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On June 24, 2013, the European Commission announced new technical implementing measures that address the EU data breach notification requirement for telecom operators and internet service providers (“ISPs”). Based on a Commission Regulation, these companies must:

  • notify the competent national authority of the incident (or at least provide an initial description thereof) within 24 hours after detection of the breach;
  • outline which data are affected and what measures have been or will be taken by the company;
  • pay attention to the type of data compromised when assessing whether to notify subscribers (i.e. evaluating whether the breach is likely to have an adverse effect on personal data or privacy); and
  • use a standardized format for notifying the competent national authority (e.g. an online form which is the same for all EU Member States).
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On May 30, 2013, the European Court of Justice held that Sweden failed to fulfill its obligations under EU law when it delayed complying with the Court’s 2010 ruling regarding the country’s implementation of the EU Data Retention Directive 2006/24/EC (the “Data Retention Directive”). The Court ordered Sweden to pay a lump sum of €3,000,000.

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On May 20, 2013, the Irish Office of the Data Protection Commissioner (“ODPC”) published its annual report for 2012 (the “Report”). The Report summarizes the activities of the ODPC during 2012, including its investigations and audits, policy matters, and European and international activities.

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The Obama Administration is in the process of finalizing its review of a statutory electronic surveillance proposal initially developed by the FBI, and is expected to support the introduction of a modified version as legislation. The proposal addresses concerns raised by law enforcement and national security agencies regarding the widening gap between their legal authority to intercept real-time electronic communications pursuant to a court order, and the practical difficulties associated with actually intercepting those communications. According to the government, this gap increasingly prevents the agencies from collecting Internet-based phone calls, emails, chats, text messages and other communications of terrorists, spies, organized crime groups, child pornography distributors and other dangerous actors. The FBI refers to this as the “going dark” problem.

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On May 3, 2013, the German Federal Council (Bundesrat) passed a new bill regarding access to telecom user data, such as names, addresses, passwords and credit card PIN codes. This comes after the German Federal Diet (Bundestag) passed the German government’s bill on March 21, 2013, which amends, among other laws, Germany’s Federal Telecommunications Act.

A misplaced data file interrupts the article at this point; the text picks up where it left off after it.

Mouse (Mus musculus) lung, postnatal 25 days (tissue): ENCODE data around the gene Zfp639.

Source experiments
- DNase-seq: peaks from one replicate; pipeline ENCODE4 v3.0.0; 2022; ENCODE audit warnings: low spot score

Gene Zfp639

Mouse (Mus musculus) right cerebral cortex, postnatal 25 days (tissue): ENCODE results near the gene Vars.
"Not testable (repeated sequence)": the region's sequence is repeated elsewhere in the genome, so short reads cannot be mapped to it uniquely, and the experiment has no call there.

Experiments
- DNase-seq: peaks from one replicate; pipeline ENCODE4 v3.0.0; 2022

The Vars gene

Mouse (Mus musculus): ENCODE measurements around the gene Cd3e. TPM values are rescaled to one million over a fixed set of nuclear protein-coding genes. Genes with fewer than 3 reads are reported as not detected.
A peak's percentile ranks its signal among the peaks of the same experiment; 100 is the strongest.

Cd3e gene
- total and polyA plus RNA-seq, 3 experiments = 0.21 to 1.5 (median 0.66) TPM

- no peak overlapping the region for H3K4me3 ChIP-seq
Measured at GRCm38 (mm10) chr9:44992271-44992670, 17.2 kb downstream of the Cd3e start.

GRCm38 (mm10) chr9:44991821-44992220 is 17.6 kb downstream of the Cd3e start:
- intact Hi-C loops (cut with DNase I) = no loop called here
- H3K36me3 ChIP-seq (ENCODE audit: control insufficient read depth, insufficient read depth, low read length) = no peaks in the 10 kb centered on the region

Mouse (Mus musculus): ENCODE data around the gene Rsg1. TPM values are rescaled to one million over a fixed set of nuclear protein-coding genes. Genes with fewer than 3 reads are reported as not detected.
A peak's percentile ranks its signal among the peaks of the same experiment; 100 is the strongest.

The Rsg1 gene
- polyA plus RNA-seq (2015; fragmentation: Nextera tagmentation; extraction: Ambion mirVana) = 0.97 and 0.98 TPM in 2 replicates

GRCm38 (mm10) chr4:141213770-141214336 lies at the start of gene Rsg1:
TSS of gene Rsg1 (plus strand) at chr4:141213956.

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On April 10, 2013, the Ministry of Industry and Information Technology of the People’s Republic of China (the “MIIT”) enacted two draft rules (“Provisions on the Protection of Personal Information of Telecommunications and Internet Users” and “Provisions on the Registration of Real Identity Information of Telephone Users”) to solicit public comments. The comment period is open until May 15, 2013. Both Drafts include proposals for substantial provisions on the protection of personal information and were enacted according to the Resolution of the Standing Committee of the National People’s Congress Relating to Strengthening the Protection of Information on the Internet (issued by the Standing Committee in December 2012) and some other telecommunications rules.

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On March 8, 2013, the German government published a response to a formal inquiry from one of the German Parliament’s parties on the international security, data protection and surveillance implications of cloud computing. The response describes international cooperation between German and foreign law enforcement agencies that have used mutual legal assistance treaties to obtain cloud data in foreign jurisdictions. An earlier study by the European Parliament’s Committee on Civil Liberties, Justice and Home Affairs considered the scope of U.S. laws that allow surveillance of non-U.S. residents in a cloud computing context. The German government’s response now provides information on how German law enforcement agencies obtain data from clouds outside their jurisdiction (e.g., in the United States) pursuant to mutual legal assistance treaties.